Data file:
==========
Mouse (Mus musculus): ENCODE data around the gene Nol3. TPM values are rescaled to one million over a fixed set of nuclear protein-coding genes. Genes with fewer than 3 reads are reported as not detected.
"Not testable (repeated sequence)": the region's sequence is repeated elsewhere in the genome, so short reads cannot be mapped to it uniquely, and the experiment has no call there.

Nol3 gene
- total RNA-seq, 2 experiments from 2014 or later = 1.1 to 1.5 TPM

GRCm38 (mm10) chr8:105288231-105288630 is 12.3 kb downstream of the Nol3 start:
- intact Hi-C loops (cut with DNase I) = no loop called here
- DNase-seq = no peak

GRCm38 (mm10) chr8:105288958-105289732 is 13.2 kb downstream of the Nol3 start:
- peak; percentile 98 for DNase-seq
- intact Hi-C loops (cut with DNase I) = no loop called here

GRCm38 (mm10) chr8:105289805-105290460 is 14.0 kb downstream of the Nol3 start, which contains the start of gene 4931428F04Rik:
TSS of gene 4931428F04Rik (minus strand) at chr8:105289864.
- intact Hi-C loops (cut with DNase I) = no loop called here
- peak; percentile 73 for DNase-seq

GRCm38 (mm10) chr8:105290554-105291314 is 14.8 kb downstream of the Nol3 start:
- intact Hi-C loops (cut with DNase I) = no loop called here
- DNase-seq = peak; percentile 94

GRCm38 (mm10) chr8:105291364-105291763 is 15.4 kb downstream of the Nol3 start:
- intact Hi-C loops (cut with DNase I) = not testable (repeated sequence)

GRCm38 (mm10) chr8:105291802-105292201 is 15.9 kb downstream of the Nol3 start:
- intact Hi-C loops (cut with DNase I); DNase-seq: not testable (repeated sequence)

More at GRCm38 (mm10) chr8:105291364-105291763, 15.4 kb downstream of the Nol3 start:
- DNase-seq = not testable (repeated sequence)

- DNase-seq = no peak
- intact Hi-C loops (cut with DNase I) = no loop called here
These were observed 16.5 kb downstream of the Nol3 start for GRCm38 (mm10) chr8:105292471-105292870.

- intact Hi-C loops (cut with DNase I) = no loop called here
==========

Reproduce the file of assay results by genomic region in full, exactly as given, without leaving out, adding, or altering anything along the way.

Mouse (Mus musculus): ENCODE data around the gene Nol3. TPM values are rescaled to one million over a fixed set of nuclear protein-coding genes. Genes with fewer than 3 reads are reported as not detected.
"Not testable (repeated sequence)": the region's sequence is repeated elsewhere in the genome, so short reads cannot be mapped to it uniquely, and the experiment has no call there.

Nol3 gene
- total RNA-seq, 2 experiments from 2014 or later = 1.1 to 1.5 TPM

GRCm38 (mm10) chr8:105288231-105288630 is 12.3 kb downstream of the Nol3 start:
- intact Hi-C loops (cut with DNase I) = no loop called here
- DNase-seq = no peak

GRCm38 (mm10) chr8:105288958-105289732 is 13.2 kb downstream of the Nol3 start:
- peak; percentile 98 for DNase-seq
- intact Hi-C loops (cut with DNase I) = no loop called here

GRCm38 (mm10) chr8:105289805-105290460 is 14.0 kb downstream of the Nol3 start, which contains the start of gene 4931428F04Rik:
TSS of gene 4931428F04Rik (minus strand) at chr8:105289864.
- intact Hi-C loops (cut with DNase I) = no loop called here
- peak; percentile 73 for DNase-seq

GRCm38 (mm10) chr8:105290554-105291314 is 14.8 kb downstream of the Nol3 start:
- intact Hi-C loops (cut with DNase I) = no loop called here
- DNase-seq = peak; percentile 94

GRCm38 (mm10) chr8:105291364-105291763 is 15.4 kb downstream of the Nol3 start:
- intact Hi-C loops (cut with DNase I) = not testable (repeated sequence)

GRCm38 (mm10) chr8:105291802-105292201 is 15.9 kb downstream of the Nol3 start:
- intact Hi-C loops (cut with DNase I); DNase-seq: not testable (repeated sequence)

More at GRCm38 (mm10) chr8:105291364-105291763, 15.4 kb downstream of the Nol3 start:
- DNase-seq = not testable (repeated sequence)

- DNase-seq = no peak
- intact Hi-C loops (cut with DNase I) = no loop called here
These were observed 16.5 kb downstream of the Nol3 start for GRCm38 (mm10) chr8:105292471-105292870.

- intact Hi-C loops (cut with DNase I) = no loop called here